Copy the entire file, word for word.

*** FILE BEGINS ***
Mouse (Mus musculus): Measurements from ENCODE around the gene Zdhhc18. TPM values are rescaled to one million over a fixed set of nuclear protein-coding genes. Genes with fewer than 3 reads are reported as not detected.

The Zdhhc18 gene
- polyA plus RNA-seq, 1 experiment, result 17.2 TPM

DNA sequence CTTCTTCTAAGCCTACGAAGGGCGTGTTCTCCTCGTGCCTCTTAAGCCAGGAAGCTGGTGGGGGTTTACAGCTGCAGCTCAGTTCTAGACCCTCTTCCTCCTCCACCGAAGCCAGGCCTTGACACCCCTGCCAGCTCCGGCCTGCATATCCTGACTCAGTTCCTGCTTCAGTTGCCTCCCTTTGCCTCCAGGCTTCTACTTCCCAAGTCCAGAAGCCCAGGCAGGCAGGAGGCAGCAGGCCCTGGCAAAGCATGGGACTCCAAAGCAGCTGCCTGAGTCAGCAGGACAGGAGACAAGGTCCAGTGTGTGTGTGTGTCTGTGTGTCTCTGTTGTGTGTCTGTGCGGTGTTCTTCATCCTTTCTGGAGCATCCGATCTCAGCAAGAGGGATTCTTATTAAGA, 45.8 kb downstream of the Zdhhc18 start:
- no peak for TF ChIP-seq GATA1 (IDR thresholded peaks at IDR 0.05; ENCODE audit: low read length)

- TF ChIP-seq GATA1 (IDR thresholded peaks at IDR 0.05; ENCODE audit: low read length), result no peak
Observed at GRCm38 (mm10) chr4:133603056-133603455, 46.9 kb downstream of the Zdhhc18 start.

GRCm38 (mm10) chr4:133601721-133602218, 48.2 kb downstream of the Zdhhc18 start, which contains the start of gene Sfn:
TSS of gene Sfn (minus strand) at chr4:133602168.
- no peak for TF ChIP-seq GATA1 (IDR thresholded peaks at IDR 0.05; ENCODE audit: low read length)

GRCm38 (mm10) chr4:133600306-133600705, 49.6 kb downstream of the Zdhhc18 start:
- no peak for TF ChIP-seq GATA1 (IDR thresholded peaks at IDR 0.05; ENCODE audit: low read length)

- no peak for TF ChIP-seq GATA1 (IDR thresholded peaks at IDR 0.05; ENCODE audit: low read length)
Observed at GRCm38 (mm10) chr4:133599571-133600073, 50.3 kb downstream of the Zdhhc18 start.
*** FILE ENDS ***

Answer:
Mouse (Mus musculus): Measurements from ENCODE around the gene Zdhhc18. TPM values are rescaled to one million over a fixed set of nuclear protein-coding genes. Genes with fewer than 3 reads are reported as not detected.

The Zdhhc18 gene
- polyA plus RNA-seq, 1 experiment, result 17.2 TPM

DNA sequence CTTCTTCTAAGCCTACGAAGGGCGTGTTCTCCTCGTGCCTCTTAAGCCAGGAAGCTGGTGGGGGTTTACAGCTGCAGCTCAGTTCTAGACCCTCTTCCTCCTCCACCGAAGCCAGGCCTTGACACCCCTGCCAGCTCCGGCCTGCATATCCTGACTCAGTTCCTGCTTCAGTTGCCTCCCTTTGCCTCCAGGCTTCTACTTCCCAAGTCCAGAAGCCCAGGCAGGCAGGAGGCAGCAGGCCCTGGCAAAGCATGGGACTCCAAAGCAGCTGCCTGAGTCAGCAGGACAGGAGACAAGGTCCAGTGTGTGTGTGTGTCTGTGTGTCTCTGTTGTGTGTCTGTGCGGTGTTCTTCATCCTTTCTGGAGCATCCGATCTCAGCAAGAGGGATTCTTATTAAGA, 45.8 kb downstream of the Zdhhc18 start:
- no peak for TF ChIP-seq GATA1 (IDR thresholded peaks at IDR 0.05; ENCODE audit: low read length)

- TF ChIP-seq GATA1 (IDR thresholded peaks at IDR 0.05; ENCODE audit: low read length), result no peak
Observed at GRCm38 (mm10) chr4:133603056-133603455, 46.9 kb downstream of the Zdhhc18 start.

GRCm38 (mm10) chr4:133601721-133602218, 48.2 kb downstream of the Zdhhc18 start, which contains the start of gene Sfn:
TSS of gene Sfn (minus strand) at chr4:133602168.
- no peak for TF ChIP-seq GATA1 (IDR thresholded peaks at IDR 0.05; ENCODE audit: low read length)

GRCm38 (mm10) chr4:133600306-133600705, 49.6 kb downstream of the Zdhhc18 start:
- no peak for TF ChIP-seq GATA1 (IDR thresholded peaks at IDR 0.05; ENCODE audit: low read length)

- no peak for TF ChIP-seq GATA1 (IDR thresholded peaks at IDR 0.05; ENCODE audit: low read length)
Observed at GRCm38 (mm10) chr4:133599571-133600073, 50.3 kb downstream of the Zdhhc18 start.